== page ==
Contribution of Foreign Trade to Economic Development:
Foreign trade contributes to economic development in a number of ways.
• It provides flow of technology which allows for increases in total factor productivity, and some short-run multiplier effects for countries with unemployed labour.
• It generates pressure for dynamic change through: (i) competitive pressure from imports, (ii) pressure of competing for export markets, and (iii) a better allocation of resources.
• Exports allow increased exploitation of economies of scale, separation of production patterns from domestic demand, and increasing familiarity with absorption of new technologies.
• These, in turn, help increase the profitability of the domestic business without any corresponding increase in price.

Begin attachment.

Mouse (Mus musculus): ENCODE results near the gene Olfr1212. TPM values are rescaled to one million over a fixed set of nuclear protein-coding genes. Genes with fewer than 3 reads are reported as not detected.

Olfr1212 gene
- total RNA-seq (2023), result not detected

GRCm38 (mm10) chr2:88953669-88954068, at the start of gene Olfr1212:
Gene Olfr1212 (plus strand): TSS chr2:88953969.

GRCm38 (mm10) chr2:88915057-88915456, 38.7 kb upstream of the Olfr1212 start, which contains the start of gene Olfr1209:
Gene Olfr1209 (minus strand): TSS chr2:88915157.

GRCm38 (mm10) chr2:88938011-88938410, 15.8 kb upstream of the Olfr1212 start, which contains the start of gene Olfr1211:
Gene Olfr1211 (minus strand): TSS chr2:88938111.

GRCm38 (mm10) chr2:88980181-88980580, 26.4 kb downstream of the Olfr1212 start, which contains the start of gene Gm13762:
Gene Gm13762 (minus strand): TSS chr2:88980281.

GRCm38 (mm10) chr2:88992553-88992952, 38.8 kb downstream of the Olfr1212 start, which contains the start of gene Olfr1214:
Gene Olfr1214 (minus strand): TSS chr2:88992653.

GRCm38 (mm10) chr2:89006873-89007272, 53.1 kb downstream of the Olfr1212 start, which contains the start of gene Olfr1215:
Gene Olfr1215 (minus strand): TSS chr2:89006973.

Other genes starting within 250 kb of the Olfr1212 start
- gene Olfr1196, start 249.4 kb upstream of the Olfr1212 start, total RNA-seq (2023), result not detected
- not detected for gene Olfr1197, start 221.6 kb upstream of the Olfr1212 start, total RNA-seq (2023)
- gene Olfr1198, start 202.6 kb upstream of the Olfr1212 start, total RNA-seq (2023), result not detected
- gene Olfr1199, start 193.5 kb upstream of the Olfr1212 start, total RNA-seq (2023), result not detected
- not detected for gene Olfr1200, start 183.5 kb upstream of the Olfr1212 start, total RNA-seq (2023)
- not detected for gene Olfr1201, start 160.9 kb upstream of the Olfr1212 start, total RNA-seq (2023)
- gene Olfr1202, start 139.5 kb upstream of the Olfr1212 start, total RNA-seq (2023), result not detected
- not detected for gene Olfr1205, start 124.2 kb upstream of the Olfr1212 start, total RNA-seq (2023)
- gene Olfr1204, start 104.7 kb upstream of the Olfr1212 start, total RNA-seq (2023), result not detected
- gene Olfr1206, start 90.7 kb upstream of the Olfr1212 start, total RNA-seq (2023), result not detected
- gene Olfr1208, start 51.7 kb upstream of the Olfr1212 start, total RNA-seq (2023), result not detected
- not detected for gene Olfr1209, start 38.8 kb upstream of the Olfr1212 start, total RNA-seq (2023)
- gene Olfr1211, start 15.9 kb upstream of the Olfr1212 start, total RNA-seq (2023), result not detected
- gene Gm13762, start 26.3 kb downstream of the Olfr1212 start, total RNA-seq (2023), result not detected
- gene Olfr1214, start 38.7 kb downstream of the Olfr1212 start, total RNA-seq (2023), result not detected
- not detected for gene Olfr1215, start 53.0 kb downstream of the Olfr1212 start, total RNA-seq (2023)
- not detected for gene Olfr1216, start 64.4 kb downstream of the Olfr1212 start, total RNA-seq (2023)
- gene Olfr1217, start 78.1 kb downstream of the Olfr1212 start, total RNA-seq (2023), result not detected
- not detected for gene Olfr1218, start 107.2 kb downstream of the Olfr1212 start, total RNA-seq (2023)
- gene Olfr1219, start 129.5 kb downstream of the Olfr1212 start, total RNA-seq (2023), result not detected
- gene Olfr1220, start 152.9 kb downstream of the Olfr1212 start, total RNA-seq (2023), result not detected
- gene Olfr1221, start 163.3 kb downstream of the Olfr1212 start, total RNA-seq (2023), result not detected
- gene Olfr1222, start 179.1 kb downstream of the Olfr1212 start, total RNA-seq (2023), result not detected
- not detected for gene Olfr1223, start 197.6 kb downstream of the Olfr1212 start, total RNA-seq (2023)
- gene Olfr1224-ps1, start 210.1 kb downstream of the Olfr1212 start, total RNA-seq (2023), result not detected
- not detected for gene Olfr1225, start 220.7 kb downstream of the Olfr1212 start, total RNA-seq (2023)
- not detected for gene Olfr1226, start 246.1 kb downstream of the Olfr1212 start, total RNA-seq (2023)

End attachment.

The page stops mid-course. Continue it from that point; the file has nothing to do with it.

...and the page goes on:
• Foreign trade increases most workers' welfare. It does so at least in four ways: (i) larger exports translate into higher wages; (ii) because workers are also consumers, trade brings them immediate gains through cheaper imports; (iii) it enables most workers to become more productive as the goods they produce increase in value; and (iv) trade increases technology transfers from industrial to UDCs and the transferred technology is biased in favour of skilled labour.
• Increased openness to trade has been strongly associated with the reduction of poverty in most developing countries, as the historian Arnold Toynbee said 'civilisation' has been spread through 'mimesis': simple copying.